It might be helpful for a group of teachers (and students) to come together to create a set of quality rubrics for various common digital tools. Those content-neutral rubrics could then be applied to relevant student work, regardless of subject area. Obviously these rubrics would have to be age-sensitive; what we'd expect from an 8-year-old would be different than what we'd look for from a high-schooler. Also, there may be certain projects for which the creation of a 'content-neutral' delivery evaluation rubric is infeasible because the content and delivery are too tightly intertwined. For many situations, however, I think that these rubrics could be incredibly useful.
We need to figure this out
I think we're going to have to wrap our heads around this as educators. Our tools for exhibiting our learning are going to continue to proliferate. We can't just keep assigning the tried-and-true, analog-only solutions that we still see dominating current classroom practice.
I confess that to date I have exhibited a lack of flair for creating these types of rubrics, so I'm not sure I'm the one to look to for examples. Others, I know, have a real gift for making rubrics; at least some of them have to be tech-savvy enough to take this task on. Doea anyone know of folks who are doing good work in this area? Do you have other thoughts on this topic?
Photo credit: Making the grade
A guide to making difficult conversations possible—and peaceful—in an increasingly polarized nation.
- How can we reach out to people on the other side of the divide? Get to know the other person as a human being before you get to know them as a set of tribal political beliefs, says Sarah Ruger. Don't launch straight into the difficult topics—connect on a more basic level first.
- To bond, use icebreakers backed by neuroscience and psychology: Share a meal, watch some comedy, see awe-inspiring art, go on a tough hike together—sharing tribulation helps break down some of the mental barriers we have between us. Then, get down to talking, putting your humanity before your ideology.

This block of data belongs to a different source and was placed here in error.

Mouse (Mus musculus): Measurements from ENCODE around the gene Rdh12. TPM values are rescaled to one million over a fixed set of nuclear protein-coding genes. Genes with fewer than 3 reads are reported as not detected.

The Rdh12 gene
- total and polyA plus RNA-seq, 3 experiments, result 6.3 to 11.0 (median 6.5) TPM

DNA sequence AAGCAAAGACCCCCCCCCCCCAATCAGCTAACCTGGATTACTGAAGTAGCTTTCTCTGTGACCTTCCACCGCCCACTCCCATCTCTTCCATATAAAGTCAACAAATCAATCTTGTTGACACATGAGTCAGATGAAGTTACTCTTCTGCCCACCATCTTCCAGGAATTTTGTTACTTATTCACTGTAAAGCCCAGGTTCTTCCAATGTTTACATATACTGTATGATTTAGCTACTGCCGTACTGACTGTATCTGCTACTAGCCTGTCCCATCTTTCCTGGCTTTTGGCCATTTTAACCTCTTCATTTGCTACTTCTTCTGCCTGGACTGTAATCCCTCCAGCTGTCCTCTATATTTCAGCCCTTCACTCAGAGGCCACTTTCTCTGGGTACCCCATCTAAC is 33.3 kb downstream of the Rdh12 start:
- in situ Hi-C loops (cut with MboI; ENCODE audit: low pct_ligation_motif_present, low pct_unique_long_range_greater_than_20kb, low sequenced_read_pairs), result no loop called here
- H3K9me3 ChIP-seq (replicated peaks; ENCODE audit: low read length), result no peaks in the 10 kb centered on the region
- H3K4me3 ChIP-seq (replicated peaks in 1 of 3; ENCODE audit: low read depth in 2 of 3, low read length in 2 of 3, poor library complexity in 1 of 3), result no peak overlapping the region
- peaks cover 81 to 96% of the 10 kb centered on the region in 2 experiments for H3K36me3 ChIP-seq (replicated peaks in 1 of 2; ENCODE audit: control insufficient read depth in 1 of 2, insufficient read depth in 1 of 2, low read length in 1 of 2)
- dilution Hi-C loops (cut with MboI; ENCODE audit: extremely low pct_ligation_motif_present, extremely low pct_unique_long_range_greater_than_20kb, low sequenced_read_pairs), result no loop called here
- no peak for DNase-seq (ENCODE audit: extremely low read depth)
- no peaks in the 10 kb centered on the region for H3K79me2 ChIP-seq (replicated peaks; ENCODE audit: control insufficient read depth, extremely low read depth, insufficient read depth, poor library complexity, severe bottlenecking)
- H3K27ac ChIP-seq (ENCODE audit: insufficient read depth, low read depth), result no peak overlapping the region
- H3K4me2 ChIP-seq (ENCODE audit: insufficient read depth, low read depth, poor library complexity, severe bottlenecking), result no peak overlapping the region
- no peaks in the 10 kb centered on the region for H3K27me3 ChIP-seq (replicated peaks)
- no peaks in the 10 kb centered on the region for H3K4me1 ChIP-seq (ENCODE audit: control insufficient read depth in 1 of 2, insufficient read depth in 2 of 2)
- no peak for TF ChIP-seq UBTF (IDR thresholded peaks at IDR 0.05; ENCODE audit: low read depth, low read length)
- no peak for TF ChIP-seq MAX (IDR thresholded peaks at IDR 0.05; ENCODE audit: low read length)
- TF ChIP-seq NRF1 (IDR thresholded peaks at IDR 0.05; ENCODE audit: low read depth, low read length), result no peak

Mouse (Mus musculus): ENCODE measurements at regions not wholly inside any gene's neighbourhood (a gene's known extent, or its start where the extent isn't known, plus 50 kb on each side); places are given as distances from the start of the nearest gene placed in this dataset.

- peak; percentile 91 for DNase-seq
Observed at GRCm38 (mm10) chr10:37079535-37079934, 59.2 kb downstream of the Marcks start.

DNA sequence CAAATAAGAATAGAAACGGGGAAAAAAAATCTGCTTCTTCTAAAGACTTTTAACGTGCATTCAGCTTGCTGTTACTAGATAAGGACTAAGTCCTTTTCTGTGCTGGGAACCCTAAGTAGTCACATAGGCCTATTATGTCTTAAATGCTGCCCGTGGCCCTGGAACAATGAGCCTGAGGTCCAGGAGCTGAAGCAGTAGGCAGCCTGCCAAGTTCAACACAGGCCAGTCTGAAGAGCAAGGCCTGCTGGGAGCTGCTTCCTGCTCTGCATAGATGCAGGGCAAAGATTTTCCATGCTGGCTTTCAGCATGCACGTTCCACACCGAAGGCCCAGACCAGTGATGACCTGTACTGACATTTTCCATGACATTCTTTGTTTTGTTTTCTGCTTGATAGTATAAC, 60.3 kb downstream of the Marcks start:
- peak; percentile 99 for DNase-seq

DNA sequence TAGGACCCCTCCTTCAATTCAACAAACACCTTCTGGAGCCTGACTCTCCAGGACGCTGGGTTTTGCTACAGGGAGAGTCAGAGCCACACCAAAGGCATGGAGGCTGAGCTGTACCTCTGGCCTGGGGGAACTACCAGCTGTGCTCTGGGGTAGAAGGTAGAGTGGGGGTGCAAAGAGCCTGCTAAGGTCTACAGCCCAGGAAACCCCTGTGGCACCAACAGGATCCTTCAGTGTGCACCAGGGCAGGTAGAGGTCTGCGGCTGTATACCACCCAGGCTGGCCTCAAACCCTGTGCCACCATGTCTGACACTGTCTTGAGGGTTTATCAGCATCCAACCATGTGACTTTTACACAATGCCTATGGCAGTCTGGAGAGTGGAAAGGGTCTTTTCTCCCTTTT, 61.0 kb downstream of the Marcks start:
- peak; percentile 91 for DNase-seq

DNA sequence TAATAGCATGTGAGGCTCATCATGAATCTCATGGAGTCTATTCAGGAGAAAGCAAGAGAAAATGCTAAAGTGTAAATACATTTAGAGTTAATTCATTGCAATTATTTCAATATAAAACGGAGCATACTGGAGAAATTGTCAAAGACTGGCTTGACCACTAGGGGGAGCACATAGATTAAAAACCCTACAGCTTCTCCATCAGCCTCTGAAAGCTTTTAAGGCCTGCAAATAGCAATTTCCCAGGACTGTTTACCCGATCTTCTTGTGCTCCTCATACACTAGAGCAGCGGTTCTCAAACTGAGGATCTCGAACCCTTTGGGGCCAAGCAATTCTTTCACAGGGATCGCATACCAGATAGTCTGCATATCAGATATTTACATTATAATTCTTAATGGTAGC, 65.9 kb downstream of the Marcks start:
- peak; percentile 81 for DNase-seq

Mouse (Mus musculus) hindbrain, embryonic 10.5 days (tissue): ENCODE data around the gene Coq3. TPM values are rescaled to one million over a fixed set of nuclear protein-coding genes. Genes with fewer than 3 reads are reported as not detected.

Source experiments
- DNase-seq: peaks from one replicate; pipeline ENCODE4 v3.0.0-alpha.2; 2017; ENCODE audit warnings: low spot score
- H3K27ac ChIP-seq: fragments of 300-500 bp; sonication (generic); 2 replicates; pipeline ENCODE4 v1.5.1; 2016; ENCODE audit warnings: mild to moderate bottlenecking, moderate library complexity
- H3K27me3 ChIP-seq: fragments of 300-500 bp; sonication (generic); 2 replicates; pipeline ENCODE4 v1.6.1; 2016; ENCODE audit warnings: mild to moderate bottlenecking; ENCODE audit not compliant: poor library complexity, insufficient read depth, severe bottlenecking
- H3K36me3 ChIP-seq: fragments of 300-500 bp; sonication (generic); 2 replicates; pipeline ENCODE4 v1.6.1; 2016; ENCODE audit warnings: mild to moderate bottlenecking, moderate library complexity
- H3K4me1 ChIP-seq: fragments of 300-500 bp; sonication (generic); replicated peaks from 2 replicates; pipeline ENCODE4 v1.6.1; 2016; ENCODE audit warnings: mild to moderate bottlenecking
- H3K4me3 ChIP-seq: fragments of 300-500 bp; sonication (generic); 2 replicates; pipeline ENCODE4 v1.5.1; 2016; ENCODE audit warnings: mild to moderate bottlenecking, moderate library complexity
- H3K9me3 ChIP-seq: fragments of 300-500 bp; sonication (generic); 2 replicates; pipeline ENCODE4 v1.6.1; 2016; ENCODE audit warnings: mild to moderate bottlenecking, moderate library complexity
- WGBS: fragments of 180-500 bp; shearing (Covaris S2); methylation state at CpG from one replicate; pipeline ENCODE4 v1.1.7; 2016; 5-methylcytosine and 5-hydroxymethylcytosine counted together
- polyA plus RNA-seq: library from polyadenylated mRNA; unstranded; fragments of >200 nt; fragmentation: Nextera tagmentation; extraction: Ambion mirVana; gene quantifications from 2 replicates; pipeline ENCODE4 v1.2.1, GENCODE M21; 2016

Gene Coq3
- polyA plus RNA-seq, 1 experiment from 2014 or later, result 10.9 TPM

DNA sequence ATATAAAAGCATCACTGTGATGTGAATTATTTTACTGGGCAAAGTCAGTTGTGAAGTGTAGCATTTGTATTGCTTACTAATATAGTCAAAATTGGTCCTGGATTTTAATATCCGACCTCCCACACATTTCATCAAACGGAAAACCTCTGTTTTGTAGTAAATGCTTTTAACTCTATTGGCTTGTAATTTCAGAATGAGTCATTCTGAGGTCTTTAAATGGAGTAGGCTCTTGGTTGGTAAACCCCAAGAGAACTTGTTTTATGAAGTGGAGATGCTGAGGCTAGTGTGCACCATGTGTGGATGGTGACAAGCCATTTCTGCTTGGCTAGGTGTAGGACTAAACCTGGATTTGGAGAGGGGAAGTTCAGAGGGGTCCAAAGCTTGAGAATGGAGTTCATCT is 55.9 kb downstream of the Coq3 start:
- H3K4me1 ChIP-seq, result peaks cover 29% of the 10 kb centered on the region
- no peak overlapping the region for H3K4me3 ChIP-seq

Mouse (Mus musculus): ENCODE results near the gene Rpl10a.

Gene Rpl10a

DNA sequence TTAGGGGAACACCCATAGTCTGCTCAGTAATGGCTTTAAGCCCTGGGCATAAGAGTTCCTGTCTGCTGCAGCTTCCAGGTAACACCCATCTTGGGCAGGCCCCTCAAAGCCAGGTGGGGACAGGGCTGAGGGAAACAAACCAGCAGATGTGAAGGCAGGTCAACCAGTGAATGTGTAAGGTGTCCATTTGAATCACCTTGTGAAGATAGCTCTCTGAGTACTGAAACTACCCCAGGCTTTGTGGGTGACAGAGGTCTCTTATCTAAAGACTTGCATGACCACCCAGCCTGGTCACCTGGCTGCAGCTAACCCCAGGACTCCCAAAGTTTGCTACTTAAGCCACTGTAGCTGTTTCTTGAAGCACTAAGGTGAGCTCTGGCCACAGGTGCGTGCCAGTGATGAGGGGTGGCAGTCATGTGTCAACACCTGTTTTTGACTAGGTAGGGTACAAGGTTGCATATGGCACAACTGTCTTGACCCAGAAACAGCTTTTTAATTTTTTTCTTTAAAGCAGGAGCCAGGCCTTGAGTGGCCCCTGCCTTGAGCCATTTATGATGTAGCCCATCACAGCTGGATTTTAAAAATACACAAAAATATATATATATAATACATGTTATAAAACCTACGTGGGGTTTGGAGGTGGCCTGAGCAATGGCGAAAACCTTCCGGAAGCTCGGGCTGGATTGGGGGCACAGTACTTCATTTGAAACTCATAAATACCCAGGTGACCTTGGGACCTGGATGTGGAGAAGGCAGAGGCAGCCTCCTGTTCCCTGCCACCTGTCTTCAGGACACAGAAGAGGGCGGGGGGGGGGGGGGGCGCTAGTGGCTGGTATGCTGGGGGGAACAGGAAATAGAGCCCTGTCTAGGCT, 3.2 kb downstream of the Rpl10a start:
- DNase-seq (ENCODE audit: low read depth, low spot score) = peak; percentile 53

- The Charles Koch Foundation is committed to understanding what drives intolerance and the best ways to cure it. The foundation supports interdisciplinary research to overcome intolerance, new models for peaceful interactions, and experiments that can heal fractured communities. For more information, visit charleskochfoundation.org/courageous-collaborations.
Progressive America would be half as big, but twice as populated as its conservative twin.
- America's two political tribes have consolidated into 'red' and 'blue' nations, with seemingly irreconcilable differences.
- Perhaps the best way to stop the infighting is to go for a divorce and give the two nations a country each
- Based on the UN's partition plan for Israel/Palestine, this proposal provides territorial contiguity and sea access to both 'red' and 'blue' America
A federal judge ruled that the Trump administration likely violated the reporter's Fifth Amendment rights when it stripped his press credentials earlier this month.
- Acosta will be allowed to return to the White House on Friday.
- The judge described the ruling as narrow, and didn't rule one way or the other on violations of the First Amendment.
- The case is still open, and the administration may choose to appeal the ruling.
SMARTER FASTER trademarks owned by The Big Think, Inc. All rights reserved.